Tolerance induction remains challenging following liver transplantation and the long-term use of immunosuppressants, especially calcineurin inhibitors, leads to serious complications. We aimed to test an alternative immunosuppressant, a chimeric anti-ICAM-1 monoclonal antibody, MD-3, for improving the outcomes of liver transplantation. We used a rhesus macaque liver transplantation model and monkeys were divided into three groups: no immunosuppression (n = 2), conventional immunosuppression (n = 4), and MD-3 (n = 5). Without immunosuppression, liver allografts failed within a week by acute rejection. Sixteen-week-long conventional immunosuppression that consisted of prednisolone, tacrolimus, and an mTOR inhibitor prolonged liver allograft survival; however, recipients died of acute T cell–mediated rejection (day 52), chronic rejection (days 62 and 66), or adverse effects of mTOR inhibitor (day 32). In contrast, 12-week-long MD-3 therapy with transient conventional immunosuppression in the MD-3 group significantly prolonged the survival of liver allograft recipients (5, 96, 216, 412, 730 days; p =.0483). MD-3 effectively suppressed intragraft inflammatory cell infiltration, anti-donor T cell responses, and donor-specific antibody with intact anti-cytomegalovirus antibody responses. However, this regimen ended in chronic rejection. In conclusion, short-term therapy with MD-3 markedly improved liver allograft survival to 2 years without maintenance of immunosuppressant. MD-3 is therefore a promising immune-modulating agent for liver transplantation.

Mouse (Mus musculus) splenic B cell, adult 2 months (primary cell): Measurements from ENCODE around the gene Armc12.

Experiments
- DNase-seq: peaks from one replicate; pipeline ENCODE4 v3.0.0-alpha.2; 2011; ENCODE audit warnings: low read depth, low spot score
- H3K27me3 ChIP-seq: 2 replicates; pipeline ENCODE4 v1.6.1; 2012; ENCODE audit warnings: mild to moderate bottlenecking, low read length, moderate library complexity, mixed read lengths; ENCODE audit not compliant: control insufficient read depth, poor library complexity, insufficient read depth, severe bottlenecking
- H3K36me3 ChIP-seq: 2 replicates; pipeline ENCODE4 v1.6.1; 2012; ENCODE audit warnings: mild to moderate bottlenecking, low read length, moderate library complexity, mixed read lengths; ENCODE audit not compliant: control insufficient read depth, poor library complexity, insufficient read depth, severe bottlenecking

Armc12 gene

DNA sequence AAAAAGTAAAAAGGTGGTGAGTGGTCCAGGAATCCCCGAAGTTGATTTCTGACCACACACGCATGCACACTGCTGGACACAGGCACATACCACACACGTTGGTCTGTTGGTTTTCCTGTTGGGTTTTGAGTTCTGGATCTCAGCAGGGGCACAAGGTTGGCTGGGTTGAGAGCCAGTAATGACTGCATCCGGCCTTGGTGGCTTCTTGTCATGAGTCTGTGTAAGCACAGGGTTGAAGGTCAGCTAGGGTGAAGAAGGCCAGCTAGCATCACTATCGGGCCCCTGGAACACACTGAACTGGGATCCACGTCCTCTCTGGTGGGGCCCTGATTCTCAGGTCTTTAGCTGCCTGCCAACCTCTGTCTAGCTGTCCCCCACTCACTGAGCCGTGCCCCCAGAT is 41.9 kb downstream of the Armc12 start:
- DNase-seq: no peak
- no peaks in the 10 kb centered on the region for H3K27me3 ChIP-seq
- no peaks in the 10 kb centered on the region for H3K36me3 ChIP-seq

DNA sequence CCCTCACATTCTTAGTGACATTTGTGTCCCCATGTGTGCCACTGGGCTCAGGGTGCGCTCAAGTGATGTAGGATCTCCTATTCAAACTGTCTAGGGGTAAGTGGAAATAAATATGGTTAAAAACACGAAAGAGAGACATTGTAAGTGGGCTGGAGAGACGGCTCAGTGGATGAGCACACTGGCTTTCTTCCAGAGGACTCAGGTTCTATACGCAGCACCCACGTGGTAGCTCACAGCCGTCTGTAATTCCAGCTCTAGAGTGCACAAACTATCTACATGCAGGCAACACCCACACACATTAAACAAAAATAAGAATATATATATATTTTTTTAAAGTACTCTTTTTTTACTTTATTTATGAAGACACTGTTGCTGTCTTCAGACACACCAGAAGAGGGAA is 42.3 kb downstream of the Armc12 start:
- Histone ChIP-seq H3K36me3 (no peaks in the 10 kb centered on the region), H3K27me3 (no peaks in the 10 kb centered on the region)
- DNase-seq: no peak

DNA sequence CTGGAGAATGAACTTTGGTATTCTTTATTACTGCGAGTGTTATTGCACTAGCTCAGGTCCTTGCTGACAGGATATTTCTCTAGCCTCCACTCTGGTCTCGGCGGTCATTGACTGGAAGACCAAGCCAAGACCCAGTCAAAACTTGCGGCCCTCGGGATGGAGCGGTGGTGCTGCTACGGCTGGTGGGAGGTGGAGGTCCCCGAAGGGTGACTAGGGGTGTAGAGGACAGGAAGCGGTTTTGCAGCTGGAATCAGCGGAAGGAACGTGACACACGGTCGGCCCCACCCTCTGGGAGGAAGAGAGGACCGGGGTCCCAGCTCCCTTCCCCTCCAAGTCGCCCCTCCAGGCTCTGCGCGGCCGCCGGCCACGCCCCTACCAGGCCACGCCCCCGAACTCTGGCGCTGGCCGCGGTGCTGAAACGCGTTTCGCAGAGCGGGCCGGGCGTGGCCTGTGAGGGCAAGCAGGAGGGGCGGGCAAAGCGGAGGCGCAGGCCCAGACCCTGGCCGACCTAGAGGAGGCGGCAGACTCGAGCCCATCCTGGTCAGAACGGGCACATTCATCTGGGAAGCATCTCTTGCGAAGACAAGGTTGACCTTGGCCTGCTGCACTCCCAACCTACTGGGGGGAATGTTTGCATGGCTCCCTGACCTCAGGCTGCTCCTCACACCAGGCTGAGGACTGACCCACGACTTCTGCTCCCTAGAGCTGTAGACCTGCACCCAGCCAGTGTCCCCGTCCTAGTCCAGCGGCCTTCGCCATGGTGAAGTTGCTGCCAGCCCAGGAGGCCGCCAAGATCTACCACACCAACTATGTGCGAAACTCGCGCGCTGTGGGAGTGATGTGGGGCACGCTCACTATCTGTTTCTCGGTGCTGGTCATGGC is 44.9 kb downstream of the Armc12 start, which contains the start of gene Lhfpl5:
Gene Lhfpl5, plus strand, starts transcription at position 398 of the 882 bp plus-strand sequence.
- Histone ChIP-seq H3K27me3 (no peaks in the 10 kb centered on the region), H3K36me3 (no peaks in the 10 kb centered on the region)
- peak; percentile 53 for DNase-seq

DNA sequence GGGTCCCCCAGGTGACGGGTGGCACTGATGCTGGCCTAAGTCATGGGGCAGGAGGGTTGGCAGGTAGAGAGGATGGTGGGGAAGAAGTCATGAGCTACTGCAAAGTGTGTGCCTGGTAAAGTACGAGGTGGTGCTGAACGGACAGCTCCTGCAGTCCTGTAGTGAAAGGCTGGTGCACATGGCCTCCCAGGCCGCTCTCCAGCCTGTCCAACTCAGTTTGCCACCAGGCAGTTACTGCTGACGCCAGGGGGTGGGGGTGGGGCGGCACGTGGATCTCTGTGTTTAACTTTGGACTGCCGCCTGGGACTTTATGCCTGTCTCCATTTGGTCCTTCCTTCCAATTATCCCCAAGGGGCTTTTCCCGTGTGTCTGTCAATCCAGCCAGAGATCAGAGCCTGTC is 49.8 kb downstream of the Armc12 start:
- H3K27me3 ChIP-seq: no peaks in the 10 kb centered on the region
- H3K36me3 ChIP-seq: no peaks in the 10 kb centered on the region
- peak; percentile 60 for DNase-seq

- clinical research / practice, pancreas / simultaneous pancreas-kidney transplantation
- dclinical decision-making
- diabetes: type 2, diabetes: new onset / posttransplant
- endocrinology / diabetology
- health services and outcomes research
- immunosuppression / immune modulation
- recipient selection